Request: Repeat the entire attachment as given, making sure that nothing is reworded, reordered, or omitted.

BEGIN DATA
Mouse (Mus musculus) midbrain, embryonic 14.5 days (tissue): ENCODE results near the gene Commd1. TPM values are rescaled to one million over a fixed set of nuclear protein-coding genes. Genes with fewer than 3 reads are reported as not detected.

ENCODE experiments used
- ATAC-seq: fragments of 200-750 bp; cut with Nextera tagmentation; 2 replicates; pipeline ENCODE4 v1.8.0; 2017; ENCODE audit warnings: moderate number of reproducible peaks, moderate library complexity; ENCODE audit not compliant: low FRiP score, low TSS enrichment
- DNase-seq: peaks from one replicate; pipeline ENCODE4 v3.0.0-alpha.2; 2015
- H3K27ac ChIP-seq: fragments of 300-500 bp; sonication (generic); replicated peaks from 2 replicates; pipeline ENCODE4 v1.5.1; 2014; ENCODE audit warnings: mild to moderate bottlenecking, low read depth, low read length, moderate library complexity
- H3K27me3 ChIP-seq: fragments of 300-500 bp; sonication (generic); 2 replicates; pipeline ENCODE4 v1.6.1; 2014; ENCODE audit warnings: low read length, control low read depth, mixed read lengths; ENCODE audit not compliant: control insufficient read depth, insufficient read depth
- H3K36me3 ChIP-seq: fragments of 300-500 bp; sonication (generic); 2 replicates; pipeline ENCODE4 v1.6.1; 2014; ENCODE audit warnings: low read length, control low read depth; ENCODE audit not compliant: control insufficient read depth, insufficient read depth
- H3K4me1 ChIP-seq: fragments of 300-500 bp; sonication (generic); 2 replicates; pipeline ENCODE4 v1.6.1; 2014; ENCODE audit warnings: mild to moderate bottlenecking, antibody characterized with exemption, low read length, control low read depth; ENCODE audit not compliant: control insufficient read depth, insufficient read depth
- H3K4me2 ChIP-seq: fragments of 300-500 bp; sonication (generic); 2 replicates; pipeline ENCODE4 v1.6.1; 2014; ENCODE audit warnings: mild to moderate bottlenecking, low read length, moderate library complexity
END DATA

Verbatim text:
Mouse (Mus musculus) midbrain, embryonic 14.5 days (tissue): ENCODE results near the gene Commd1. TPM values are rescaled to one million over a fixed set of nuclear protein-coding genes. Genes with fewer than 3 reads are reported as not detected.

ENCODE experiments used
- ATAC-seq: fragments of 200-750 bp; cut with Nextera tagmentation; 2 replicates; pipeline ENCODE4 v1.8.0; 2017; ENCODE audit warnings: moderate number of reproducible peaks, moderate library complexity; ENCODE audit not compliant: low FRiP score, low TSS enrichment
- DNase-seq: peaks from one replicate; pipeline ENCODE4 v3.0.0-alpha.2; 2015
- H3K27ac ChIP-seq: fragments of 300-500 bp; sonication (generic); replicated peaks from 2 replicates; pipeline ENCODE4 v1.5.1; 2014; ENCODE audit warnings: mild to moderate bottlenecking, low read depth, low read length, moderate library complexity
- H3K27me3 ChIP-seq: fragments of 300-500 bp; sonication (generic); 2 replicates; pipeline ENCODE4 v1.6.1; 2014; ENCODE audit warnings: low read length, control low read depth, mixed read lengths; ENCODE audit not compliant: control insufficient read depth, insufficient read depth
- H3K36me3 ChIP-seq: fragments of 300-500 bp; sonication (generic); 2 replicates; pipeline ENCODE4 v1.6.1; 2014; ENCODE audit warnings: low read length, control low read depth; ENCODE audit not compliant: control insufficient read depth, insufficient read depth
- H3K4me1 ChIP-seq: fragments of 300-500 bp; sonication (generic); 2 replicates; pipeline ENCODE4 v1.6.1; 2014; ENCODE audit warnings: mild to moderate bottlenecking, antibody characterized with exemption, low read length, control low read depth; ENCODE audit not compliant: control insufficient read depth, insufficient read depth
- H3K4me2 ChIP-seq: fragments of 300-500 bp; sonication (generic); 2 replicates; pipeline ENCODE4 v1.6.1; 2014; ENCODE audit warnings: mild to moderate bottlenecking, low read length, moderate library complexity